More help needed for the seas

sharkLast month we wrote of pending regulations that would reduce the toll on marine creatures from bycatch death at the hands of foreign fisheries. There is another opportunity to help fish, this time by letting delivery company FedEx know they need to halt their shipments of shark fins. Shark finning is a brutal practice that results in the death of an estimated 73 million animals each year. The captured fish have the fins hacked off, and then are tossed back in the water. Unable to swim, they die a slow death.

Twenty-five percent of shark species are currently listed as endangered, threatened, or near threatened by extinction, so this is a serious conservation issue. Shark fin is considered a delicacy in the Orient and elsewhere and is shipped worldwide by international companies such as FedEx. Two other large shippers, UPS and DHL have halted the transport of shark fin, but FedEx has not followed suit. The company claims to integrate environmental responsibilities into its operations and decisions, but has fallen short in this regard.

What you can do—Contact FedEx CEO Fred Smith and urge him to halt the company’s shipping of shark fin. Point out that his competitors have acted to protect wildlife, and that FedEx stands out by its inaction.

Fred Smith can be contacted at: FedEx Corporation, 942 South Shady Grove Rd., Memphis, TN 38120; fax— (901) 818-7570; email–FWSmith@fedex.com. Also, the company has a Twitter account, www.twitter.com/ FedEx, and a Facebook account, www.facebook.com/ FedEx, where postings can be made.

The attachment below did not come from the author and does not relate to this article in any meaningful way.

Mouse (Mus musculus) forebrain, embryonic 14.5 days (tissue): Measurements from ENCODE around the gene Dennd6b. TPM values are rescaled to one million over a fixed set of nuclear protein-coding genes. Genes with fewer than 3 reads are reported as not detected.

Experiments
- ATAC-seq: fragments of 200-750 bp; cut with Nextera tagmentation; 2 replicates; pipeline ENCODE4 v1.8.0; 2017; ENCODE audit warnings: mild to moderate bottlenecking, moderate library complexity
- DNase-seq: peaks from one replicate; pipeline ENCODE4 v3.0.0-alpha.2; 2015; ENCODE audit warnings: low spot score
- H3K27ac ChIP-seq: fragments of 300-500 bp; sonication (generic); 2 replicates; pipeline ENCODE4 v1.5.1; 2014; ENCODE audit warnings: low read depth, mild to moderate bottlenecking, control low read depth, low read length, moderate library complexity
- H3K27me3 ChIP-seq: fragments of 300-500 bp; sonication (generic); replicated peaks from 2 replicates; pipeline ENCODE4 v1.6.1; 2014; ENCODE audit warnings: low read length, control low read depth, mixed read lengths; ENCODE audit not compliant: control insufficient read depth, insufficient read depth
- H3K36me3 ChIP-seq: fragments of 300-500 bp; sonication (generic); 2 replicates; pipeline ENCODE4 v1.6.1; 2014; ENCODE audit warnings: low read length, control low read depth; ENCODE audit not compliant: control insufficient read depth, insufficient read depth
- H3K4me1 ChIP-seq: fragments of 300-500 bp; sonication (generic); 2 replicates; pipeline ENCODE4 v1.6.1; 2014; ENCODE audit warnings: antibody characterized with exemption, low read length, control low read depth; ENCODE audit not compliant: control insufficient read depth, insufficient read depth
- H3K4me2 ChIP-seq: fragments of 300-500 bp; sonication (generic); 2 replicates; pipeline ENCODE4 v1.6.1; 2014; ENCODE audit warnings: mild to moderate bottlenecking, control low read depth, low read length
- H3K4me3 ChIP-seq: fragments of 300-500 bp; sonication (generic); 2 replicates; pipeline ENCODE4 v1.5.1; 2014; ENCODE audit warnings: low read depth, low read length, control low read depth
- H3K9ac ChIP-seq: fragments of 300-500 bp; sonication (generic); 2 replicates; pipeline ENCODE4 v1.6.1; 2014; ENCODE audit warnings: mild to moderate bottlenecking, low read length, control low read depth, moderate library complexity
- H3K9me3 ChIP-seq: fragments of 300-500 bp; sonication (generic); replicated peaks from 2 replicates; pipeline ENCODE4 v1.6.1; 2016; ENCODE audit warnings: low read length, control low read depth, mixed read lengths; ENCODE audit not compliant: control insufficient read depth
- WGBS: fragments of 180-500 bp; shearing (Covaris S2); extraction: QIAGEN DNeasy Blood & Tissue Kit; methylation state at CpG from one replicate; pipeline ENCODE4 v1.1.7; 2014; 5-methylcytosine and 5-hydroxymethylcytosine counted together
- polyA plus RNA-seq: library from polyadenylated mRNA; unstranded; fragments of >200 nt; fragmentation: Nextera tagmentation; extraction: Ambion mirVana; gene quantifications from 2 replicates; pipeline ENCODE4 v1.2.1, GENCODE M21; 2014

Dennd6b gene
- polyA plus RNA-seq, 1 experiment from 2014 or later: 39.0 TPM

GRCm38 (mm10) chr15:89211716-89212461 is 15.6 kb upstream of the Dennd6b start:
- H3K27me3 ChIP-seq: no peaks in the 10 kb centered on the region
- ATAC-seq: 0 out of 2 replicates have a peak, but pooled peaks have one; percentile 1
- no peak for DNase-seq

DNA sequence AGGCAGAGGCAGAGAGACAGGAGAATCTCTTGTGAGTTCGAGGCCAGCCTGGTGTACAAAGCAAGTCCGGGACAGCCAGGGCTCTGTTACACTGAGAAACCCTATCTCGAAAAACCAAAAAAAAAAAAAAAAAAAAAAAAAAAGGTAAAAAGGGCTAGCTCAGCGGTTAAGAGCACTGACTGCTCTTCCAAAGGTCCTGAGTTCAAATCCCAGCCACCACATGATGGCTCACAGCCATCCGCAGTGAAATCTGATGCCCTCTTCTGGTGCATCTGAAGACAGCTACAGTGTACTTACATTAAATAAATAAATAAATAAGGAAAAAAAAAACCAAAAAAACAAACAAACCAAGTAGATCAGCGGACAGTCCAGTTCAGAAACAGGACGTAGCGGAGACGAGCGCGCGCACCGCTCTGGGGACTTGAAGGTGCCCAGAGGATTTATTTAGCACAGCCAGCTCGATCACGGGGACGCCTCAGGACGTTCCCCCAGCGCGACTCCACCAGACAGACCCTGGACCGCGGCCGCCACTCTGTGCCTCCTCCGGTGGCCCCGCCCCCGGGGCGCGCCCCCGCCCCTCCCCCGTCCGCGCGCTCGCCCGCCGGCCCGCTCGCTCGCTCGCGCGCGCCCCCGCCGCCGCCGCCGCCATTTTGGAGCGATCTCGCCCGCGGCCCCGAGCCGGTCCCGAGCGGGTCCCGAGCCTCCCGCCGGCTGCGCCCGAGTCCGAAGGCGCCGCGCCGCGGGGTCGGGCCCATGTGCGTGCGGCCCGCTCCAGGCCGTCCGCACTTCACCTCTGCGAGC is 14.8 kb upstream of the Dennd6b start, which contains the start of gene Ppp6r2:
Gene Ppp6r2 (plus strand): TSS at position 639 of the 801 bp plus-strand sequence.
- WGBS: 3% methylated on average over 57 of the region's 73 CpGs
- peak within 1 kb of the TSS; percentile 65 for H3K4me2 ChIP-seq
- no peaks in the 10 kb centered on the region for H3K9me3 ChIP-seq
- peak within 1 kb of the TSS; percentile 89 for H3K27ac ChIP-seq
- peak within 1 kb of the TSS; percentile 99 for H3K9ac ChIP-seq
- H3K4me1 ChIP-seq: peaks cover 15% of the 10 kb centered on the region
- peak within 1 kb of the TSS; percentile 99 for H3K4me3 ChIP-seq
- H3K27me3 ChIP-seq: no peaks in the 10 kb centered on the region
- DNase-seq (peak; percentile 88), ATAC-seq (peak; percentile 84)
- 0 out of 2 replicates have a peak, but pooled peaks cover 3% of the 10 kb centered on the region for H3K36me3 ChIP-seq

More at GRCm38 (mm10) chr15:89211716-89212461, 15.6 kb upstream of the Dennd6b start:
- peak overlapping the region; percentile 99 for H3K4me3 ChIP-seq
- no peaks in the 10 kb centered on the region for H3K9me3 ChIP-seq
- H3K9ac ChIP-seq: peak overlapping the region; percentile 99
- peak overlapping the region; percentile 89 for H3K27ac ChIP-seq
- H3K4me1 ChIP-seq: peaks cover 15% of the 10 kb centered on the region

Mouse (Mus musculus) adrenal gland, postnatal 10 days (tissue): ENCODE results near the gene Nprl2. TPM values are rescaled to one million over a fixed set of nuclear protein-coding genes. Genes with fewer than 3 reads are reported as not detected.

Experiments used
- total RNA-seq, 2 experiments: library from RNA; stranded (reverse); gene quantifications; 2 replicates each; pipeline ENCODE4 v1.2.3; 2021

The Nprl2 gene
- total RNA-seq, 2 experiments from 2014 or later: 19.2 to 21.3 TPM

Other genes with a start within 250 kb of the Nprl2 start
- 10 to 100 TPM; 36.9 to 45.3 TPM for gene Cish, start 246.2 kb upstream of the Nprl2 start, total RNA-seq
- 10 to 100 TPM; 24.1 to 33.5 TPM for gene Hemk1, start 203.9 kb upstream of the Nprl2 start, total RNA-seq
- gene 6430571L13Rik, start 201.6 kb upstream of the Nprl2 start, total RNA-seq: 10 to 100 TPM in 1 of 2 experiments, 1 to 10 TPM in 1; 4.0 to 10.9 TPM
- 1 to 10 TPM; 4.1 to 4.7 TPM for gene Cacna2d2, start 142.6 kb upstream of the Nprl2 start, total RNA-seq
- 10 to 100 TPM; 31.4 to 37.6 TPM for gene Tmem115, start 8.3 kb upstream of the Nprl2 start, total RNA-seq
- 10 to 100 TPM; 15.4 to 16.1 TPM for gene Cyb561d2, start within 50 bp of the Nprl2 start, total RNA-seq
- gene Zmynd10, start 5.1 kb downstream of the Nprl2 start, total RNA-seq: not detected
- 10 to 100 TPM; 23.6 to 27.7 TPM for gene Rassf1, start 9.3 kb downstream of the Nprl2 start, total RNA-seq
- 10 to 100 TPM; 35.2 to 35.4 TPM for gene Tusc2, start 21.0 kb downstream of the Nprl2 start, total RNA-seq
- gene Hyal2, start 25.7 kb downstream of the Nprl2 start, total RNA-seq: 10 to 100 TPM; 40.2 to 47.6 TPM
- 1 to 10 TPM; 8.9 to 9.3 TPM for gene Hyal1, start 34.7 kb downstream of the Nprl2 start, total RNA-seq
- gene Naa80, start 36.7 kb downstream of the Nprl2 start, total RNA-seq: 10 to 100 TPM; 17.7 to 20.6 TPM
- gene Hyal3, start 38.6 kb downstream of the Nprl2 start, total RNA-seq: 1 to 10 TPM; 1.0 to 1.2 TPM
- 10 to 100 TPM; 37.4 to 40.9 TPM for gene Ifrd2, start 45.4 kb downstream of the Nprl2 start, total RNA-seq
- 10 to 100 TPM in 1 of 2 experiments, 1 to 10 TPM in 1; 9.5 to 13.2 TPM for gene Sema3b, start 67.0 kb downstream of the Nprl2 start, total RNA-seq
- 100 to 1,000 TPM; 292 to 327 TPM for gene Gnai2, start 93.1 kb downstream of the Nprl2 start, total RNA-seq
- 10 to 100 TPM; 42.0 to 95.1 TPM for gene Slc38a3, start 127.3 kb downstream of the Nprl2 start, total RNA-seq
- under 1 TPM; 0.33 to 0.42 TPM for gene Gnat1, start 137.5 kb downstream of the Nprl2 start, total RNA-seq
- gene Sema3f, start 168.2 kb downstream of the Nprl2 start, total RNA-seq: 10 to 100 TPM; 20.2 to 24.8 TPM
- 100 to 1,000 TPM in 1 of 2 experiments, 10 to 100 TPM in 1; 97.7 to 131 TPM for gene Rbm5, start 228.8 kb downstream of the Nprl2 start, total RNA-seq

New DEC Commissioner named—NY Governor Andrew Cuomo has named Basil Seggos to succeed Joe Martens as Commissioner of the Department of Environmental Conservation. Seggos had served as the Governor’s deputy secretary for the environment, and reportedly had a large hand in the decision to ban hydrofracking in the state. The appointment is subject to approval by the State Senate. Basil Seggos has also worked for Riverkeeper, the Natural Resources Defense Council, as well as a private equity firm. The general response to the appointment from the environmental community has been positive, but it remains to be seen how the new commissioner will approach the department’s many challenges, including low staff and budget levels, relicensing of nuclear plants, addressing climate change, to name a few. One early decision will be whether to provide necessary water and air quality permits to allow construction of the Constitution Pipeline to move ahead. This will affect our region and environment significantly.

What you can do—Contact Commissioner Seggos and congratulate him on his appointment. Ask him to require a full, cumulative study of all anticipated energy pipelines in the state before approving any permits. With the growing number of proposals, this approach is necessary to view the full picture of these projects’ impacts. Basil Seggos, NY State Dep’t. of Environmental Conservation, 625 Broadway, Albany, NY 12233; Basil. Seggos@exec.ny.gov.

Andy Mason